Preparing for a vaginal birth after cesarean (VBAC) isn’t a whole lot different than planning for a natural birth. Tell people you want to push a baby out of your vagina without drugs, they may look at you like you have three heads…the same goes for VBAC. There tends to be a lot of fear surrounding VBAC and a woman who is planning one may unexpectedly invite opinions from dozens of people around her, most of them negative. People often want to spread rumors about the very worst scenario because it’s far more interesting than what is normal.
There are some things you have to take really seriously in order to accomplish your goals. Below is a list of some of the most important steps you should take when planning your VBAC. Read more
Anyone who has experienced the joy of pregnancy knows that as soon as that little blue line appears, so too does a seemingly endless list of expenses.From the fun things, like decorating the nursery and buying baby clothes, to the more serious preparation for childbirth, everything just seems to add up.Which, of course, begs the question, “Must I really take a childbirth class?”
Well, we might be a little biased, but we would answer with a resounding YES!You should take a birth class. Here are five simple reasons why the money spent on a great birth class is money well spent. Read more
Let’s start with what a doula is.A birth doulaprovides physical, emotional and informational support for a family through pregnancy, labor, birth and early postpartum.Doulas usually meet with birth clients for an interview and two prenatal visits prior to birth.We have a lot to cover in these meetings.We have to develop a relationship and I have to get a feel for what our rhythm will be, how you like to be touched, comforted, spoken to. And how your partner plans to help and is best supported as well.Imagine how long it takes to find this stuff out while dating. . . . at best, I’m doing this in six hours.Yup, doulas are awesome!Read more
Preparing for birth is a unique time in a woman’s life. Many women spend their lives looking outward, seeking to serve others. But in labor and birth a woman has the opportunity to be at the center for a brief moment, and to have those around her serve her, listen to her, and help her in any way they can.
Occasionally, however, those close to a birthing woman use it as an opportunity to fill their own needs or express their own fears to the mother or those closest to her. While it may seem obvious to most, dumping our own emotional baggage on a pregnant or birthing woman is actually inappropriate. Sadly, there are many who have missed the boat on this particular subject.
How many birthing women are surrounded by people (including family) at their birth that they didn’t even want present? How many pregnant women must listen to the horror stories of others simply because they have a round belly and are, obviously, expecting? Birth, however, is not about making those that surround a woman happy and comfortable. A great birth team seeks to make the mother and her closest loved ones happy and supported so that they and the baby can have the best experience possible both physically and emotionally.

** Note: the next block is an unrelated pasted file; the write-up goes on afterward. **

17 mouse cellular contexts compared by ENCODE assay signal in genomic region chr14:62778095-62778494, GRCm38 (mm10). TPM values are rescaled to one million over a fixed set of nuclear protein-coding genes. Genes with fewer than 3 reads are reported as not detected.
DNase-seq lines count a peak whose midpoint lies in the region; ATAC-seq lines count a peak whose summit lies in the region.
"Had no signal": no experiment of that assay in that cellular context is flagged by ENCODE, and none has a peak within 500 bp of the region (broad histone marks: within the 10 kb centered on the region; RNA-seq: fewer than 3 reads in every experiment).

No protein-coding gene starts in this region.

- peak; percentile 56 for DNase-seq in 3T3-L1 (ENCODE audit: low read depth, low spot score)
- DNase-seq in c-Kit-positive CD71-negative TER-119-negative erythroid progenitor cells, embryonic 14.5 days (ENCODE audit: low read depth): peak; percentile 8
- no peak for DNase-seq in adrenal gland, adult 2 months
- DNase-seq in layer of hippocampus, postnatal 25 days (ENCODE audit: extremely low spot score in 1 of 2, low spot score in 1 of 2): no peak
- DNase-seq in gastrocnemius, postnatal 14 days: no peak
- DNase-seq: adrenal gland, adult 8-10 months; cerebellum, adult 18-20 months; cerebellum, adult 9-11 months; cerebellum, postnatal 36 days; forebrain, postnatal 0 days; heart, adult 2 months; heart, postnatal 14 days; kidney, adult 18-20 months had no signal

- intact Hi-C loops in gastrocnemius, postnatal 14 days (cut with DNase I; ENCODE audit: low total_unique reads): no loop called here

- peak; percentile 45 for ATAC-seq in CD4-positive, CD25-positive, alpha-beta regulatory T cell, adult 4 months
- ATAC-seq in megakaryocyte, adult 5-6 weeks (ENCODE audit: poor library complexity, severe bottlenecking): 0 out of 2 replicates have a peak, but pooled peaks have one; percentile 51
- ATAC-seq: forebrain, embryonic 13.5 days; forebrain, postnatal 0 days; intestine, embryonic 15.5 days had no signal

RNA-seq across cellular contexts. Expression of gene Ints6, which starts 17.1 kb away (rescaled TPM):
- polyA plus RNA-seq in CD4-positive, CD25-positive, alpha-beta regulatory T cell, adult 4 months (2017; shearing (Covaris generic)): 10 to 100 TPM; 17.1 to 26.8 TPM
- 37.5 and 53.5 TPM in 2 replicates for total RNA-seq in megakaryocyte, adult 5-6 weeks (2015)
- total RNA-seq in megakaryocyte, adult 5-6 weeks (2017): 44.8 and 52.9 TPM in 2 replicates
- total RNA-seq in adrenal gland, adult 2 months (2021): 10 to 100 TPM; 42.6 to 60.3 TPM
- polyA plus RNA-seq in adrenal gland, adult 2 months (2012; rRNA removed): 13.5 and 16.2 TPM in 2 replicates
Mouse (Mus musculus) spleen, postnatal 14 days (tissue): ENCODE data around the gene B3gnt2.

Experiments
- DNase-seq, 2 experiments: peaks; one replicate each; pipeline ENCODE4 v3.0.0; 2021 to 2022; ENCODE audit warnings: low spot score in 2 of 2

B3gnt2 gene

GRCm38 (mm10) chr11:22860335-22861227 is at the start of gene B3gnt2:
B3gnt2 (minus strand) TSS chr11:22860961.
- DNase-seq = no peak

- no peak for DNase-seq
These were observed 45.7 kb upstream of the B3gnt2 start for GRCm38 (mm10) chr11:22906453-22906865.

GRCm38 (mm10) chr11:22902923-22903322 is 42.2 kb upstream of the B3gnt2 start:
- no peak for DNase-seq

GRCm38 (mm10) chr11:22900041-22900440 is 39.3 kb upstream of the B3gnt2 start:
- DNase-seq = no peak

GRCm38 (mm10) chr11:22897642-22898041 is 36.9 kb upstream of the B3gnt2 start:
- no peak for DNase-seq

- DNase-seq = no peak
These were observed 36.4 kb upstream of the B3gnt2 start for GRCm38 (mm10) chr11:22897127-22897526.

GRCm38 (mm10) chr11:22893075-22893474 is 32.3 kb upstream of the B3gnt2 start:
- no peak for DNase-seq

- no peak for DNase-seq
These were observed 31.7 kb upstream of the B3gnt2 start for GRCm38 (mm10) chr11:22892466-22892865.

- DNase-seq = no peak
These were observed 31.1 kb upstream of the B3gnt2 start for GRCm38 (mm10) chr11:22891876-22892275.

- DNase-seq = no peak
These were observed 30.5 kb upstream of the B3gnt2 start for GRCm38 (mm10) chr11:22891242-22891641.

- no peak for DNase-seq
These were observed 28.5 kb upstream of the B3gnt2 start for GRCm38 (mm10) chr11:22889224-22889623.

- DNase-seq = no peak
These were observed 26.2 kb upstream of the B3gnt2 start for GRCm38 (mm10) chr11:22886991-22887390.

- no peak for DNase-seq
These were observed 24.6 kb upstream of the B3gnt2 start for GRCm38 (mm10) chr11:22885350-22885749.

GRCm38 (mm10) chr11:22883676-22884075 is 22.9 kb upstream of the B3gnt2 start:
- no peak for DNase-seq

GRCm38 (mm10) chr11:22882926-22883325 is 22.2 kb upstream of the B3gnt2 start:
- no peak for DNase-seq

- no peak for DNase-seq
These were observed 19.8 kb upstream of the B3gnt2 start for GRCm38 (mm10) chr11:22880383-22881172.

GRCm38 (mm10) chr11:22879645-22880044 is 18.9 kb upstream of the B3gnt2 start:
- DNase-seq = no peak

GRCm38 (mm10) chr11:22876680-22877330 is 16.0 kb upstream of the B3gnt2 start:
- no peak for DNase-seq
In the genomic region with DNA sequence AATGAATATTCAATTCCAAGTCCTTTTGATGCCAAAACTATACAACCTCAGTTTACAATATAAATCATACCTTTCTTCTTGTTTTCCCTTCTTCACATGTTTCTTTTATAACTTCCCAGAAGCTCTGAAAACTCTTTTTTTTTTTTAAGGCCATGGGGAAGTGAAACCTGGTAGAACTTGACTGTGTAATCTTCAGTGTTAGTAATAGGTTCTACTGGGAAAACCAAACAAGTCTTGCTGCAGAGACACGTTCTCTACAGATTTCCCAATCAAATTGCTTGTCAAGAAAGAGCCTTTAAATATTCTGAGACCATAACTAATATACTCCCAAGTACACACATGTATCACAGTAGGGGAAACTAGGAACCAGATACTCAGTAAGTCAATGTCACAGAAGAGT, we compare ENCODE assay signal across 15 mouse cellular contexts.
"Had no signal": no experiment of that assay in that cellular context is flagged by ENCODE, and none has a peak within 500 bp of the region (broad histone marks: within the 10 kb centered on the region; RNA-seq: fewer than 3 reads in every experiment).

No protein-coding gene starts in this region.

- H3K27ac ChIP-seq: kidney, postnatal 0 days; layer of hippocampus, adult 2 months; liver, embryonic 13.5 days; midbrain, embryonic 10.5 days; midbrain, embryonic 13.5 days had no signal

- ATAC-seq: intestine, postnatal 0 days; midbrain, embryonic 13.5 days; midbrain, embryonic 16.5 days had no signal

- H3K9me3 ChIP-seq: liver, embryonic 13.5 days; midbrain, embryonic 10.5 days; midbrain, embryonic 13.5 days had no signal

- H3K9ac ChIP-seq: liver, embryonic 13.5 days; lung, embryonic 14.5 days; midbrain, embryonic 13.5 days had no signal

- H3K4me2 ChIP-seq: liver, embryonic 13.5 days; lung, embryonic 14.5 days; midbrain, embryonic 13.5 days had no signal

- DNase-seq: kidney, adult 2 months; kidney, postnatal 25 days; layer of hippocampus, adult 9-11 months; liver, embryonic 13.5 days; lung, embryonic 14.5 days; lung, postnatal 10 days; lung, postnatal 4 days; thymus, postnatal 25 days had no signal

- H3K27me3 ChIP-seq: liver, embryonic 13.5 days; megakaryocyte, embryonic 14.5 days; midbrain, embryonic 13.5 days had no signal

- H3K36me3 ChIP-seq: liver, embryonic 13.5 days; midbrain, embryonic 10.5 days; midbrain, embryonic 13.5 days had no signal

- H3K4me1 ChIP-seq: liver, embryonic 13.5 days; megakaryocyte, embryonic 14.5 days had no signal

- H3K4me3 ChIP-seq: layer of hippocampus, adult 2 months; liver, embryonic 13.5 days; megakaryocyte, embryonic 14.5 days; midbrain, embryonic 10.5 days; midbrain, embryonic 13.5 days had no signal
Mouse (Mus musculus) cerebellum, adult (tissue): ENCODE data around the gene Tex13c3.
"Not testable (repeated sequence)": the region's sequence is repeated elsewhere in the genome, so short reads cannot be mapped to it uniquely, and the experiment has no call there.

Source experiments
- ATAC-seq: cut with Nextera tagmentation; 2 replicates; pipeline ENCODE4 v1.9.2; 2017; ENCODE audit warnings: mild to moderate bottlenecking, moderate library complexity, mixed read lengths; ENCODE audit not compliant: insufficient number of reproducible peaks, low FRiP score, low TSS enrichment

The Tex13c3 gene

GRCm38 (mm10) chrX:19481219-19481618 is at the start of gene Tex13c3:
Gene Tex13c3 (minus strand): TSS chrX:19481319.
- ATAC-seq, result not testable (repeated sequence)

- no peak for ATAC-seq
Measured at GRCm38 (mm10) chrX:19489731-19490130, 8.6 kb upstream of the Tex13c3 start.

The Goldman and Silk “Ring Theory,” as discussed in this LA Times article, explains the idea that during times of extreme stress (such as turmoil or illness) the person most affected or at the “center” has the privilege of receiving emotional support, and the ability to “dump” outward. That is, the person at the center can ask for help, and the people outside can offer.
The idea that “support goes in, needs expressed go out” doesn’t just apply to illness; it works beautifully in labor, too.
When a woman is in labor she should be at the center of the circle, the center of attention, and the person who is focused on. She can request anything from those around her. Support should always flow towards the center from the outer circles, and requests should flow outward. For example, random strangers should not act as though the birth is theirs or that their needs are more important than those of the laboring mother. The mother should not have to support her partner, doula, or family. When the focus
of support stays on the mother, the entire labor goes better and she feels safe and secure.
Remember this simple rule of birth etiquette when attending a birth. Remember, also, that very soon that laboring woman will be a mother and all of her attention will be focused outward on her precious child. We can focus our love and support on her for a few hours to help ensure that both mom and baby receive the best start possible.